Russian media change tack on doping scandal

Russian President Vladimir Putin watches downhill ski competition of the 2014 Winter Paralympics Games in Sochi Image copyright AP
Image caption President Putin's remarks on Wednesday seem to have triggered a change in the tone of coverage

The Russian media have performed a U-turn in covering allegations that the country runs a state-sponsored doping programme for athletes.

Within days, commentators went from dismissing the claims as a plot against Russia to insisting that the guilty must be punished.

In doing so, they mirrored similar changes in the official Russian line.

On Monday, the day the World Anti-Doping Agency (Wada) published the accusations, Russia's Sports Minister Vitaliy Mutko said they were groundless. "They don't like anything we do," he told Interfax, a Russian news agency.

'Anti-Russian' allegations

This line was quickly picked up by Russian TV, which argued that Wada's allegations were baseless and defamatory.

State-run Channel One echoed Mr Mutko's remarks, saying that the Wada report was "profoundly politicised and aimed against our country".

NTV television, a channel run by gas giant Gazprom, suggested that if Russian athletes were to be banned from international competitions, this would "amount to anti-Russian sanctions by the West". Russia is the subject of economic sanctions imposed by the West for Moscow's involvement in the separatist conflict in eastern Ukraine.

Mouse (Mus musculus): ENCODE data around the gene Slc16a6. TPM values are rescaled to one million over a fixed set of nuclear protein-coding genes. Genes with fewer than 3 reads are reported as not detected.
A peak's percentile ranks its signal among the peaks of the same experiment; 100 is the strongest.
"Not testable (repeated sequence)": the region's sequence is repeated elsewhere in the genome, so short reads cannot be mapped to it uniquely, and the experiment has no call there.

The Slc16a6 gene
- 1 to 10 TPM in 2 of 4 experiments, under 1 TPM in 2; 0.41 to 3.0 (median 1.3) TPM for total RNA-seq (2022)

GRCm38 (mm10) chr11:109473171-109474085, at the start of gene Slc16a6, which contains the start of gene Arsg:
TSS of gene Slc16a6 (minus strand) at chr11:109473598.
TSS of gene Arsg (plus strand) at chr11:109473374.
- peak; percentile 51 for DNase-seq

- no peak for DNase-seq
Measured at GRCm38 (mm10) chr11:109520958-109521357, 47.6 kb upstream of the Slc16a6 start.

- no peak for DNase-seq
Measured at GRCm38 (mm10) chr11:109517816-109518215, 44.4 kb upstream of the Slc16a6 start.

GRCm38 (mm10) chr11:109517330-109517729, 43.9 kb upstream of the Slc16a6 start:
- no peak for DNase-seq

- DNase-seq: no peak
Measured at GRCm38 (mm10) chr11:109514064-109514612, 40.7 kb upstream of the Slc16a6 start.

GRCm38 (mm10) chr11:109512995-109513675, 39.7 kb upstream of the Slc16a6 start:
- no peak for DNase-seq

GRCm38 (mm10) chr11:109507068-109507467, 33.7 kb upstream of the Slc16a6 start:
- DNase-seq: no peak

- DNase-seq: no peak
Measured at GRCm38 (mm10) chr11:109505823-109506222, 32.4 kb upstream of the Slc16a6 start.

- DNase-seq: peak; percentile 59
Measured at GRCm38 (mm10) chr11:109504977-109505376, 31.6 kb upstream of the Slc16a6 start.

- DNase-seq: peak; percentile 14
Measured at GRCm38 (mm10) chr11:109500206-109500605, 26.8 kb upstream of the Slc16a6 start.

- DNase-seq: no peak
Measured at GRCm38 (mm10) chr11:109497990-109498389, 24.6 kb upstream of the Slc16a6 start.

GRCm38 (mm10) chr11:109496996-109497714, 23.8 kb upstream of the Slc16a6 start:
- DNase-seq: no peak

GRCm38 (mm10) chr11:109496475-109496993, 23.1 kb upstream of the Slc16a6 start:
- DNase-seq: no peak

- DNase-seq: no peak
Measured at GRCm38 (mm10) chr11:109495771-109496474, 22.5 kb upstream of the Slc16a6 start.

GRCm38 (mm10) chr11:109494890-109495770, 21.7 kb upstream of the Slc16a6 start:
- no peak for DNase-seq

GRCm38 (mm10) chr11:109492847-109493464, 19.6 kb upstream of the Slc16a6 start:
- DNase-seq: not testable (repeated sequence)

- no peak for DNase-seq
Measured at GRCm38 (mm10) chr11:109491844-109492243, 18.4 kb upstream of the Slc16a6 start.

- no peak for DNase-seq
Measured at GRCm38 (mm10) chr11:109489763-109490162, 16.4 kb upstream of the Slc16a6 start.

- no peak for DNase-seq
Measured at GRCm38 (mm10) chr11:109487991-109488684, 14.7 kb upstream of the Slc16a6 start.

The following day, Tuesday, the government's official daily Rossiyskaya Gazeta found Wada's move vengeful and predictable. "Of late, imposing sanctions has become a favourite pastime for Western politicians," the paper quipped. "Now they may target athletes as well."

Image copyright Getty Images
Image caption Maria Savinova is one of Russian athletes who has been investigated by Wada

Punish the guilty

But on Wednesday Russian officials admitted that their country may indeed have a problem with doping. The head of the All-Russia Athletics Federation, Mikhail Butov, said the "mentality of coaches" had to change, while President Vladimir Putin said Russia would do all it could to eradicate doping in sport.

This triggered a spectacular change in the tone of TV coverage, while indignation lingered on in some Russian newspapers (some of which had gone to press before President Putin spoke).

"Of course there is a hidden political agenda. Back-stabbing Russia is the flavour of the month," Olympic silver medallist Olga Bogoslovskaya told Izvestiya, a pro-government daily.

But TV appeared more up-to-date with the official line. Outrage was replaced with reconciliatory noises, as presenters pledged Russia's full cooperation with world anti-doping agencies.

"The main task is to understand the situation and punish the guilty and most importantly defend the innocent, especially sportsmen," said a presenter on Rossiya 24, a state-owned TV channel.

Image copyright Getty Images
Image caption Head of the All-Russia Athletics Federation, Mikhail Butov

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